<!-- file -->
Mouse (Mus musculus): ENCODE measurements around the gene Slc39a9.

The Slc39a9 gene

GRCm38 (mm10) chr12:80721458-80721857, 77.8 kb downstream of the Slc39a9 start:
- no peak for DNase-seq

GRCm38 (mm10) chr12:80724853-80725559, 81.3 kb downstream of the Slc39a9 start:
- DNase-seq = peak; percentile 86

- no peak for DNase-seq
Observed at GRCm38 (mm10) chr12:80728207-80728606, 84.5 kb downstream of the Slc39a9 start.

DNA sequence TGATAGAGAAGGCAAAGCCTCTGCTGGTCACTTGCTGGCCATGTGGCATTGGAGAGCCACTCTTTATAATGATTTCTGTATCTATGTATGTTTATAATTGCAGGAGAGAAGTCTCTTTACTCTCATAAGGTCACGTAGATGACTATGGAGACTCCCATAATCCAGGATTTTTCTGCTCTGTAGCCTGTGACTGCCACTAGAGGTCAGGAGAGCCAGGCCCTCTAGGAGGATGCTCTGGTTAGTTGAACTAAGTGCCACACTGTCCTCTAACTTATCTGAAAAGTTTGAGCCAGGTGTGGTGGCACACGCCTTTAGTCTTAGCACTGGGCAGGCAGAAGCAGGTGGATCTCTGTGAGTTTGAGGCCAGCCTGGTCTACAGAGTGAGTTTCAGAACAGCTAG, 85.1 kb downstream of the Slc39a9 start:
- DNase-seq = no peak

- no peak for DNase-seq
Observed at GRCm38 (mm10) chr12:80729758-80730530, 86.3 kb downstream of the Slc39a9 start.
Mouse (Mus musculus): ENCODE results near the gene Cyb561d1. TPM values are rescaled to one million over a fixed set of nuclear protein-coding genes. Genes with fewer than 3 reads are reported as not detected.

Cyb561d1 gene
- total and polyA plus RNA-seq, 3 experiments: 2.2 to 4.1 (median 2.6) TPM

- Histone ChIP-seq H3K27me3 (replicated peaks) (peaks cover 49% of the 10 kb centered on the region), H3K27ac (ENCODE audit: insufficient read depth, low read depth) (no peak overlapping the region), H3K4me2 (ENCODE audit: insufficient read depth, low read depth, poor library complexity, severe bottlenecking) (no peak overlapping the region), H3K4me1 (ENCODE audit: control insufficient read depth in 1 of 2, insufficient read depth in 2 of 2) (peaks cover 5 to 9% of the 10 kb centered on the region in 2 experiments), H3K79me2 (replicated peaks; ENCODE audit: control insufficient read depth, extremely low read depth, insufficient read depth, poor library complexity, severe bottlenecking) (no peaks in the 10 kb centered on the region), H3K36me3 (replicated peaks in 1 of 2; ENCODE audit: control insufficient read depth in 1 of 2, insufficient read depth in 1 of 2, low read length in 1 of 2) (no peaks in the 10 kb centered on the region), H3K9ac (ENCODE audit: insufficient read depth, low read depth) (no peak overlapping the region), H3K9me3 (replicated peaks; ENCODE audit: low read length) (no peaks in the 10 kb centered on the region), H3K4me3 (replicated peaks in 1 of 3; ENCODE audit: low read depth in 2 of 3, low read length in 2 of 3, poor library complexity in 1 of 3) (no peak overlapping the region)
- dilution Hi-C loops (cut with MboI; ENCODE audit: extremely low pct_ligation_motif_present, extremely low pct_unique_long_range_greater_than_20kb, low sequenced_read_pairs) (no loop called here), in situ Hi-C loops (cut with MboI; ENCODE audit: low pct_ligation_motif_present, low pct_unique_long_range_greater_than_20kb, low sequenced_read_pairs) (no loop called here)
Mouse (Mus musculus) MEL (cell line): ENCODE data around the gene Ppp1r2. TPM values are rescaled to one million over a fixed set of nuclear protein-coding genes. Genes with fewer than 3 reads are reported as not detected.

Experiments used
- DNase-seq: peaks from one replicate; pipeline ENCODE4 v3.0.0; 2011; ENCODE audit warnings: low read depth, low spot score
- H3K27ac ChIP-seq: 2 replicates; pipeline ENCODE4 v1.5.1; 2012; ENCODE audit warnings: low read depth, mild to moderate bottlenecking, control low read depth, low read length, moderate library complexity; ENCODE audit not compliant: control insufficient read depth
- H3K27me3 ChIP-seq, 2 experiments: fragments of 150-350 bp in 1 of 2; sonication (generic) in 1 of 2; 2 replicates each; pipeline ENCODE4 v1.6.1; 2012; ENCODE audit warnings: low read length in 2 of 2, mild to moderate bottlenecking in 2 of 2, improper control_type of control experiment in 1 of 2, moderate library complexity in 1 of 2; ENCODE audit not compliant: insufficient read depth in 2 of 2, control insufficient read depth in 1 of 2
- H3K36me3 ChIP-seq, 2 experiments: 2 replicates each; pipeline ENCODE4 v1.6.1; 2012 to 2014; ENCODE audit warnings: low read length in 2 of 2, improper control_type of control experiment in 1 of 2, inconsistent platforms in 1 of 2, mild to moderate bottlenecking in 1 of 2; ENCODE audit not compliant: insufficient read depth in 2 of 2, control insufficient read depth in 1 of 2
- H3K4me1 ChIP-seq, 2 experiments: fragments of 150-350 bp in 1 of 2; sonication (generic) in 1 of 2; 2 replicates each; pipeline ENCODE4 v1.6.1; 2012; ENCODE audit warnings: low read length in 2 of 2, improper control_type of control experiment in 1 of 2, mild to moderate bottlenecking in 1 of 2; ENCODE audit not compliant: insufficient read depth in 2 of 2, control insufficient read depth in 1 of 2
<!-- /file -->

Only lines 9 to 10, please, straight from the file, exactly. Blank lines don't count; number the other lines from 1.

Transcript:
DNA sequence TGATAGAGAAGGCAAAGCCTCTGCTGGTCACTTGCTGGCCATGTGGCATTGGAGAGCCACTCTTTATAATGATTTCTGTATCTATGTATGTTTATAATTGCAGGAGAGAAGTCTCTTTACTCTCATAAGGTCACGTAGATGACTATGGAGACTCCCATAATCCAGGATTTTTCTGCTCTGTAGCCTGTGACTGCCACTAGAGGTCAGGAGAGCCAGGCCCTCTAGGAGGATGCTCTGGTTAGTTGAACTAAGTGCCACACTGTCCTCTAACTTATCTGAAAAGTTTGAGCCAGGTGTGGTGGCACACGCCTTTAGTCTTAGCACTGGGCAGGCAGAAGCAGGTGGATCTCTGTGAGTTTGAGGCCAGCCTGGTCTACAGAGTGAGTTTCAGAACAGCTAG, 85.1 kb downstream of the Slc39a9 start:
- DNase-seq = no peak